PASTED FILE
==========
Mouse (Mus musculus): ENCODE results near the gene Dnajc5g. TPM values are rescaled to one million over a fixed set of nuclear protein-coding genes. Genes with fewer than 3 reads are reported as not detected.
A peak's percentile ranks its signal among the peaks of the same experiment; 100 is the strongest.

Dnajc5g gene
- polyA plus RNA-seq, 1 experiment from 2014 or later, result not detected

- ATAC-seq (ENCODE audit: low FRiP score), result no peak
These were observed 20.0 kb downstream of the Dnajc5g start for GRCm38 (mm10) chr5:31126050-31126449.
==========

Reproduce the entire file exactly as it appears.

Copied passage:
Mouse (Mus musculus): ENCODE results near the gene Dnajc5g. TPM values are rescaled to one million over a fixed set of nuclear protein-coding genes. Genes with fewer than 3 reads are reported as not detected.
A peak's percentile ranks its signal among the peaks of the same experiment; 100 is the strongest.

Dnajc5g gene
- polyA plus RNA-seq, 1 experiment from 2014 or later, result not detected

- ATAC-seq (ENCODE audit: low FRiP score), result no peak
These were observed 20.0 kb downstream of the Dnajc5g start for GRCm38 (mm10) chr5:31126050-31126449.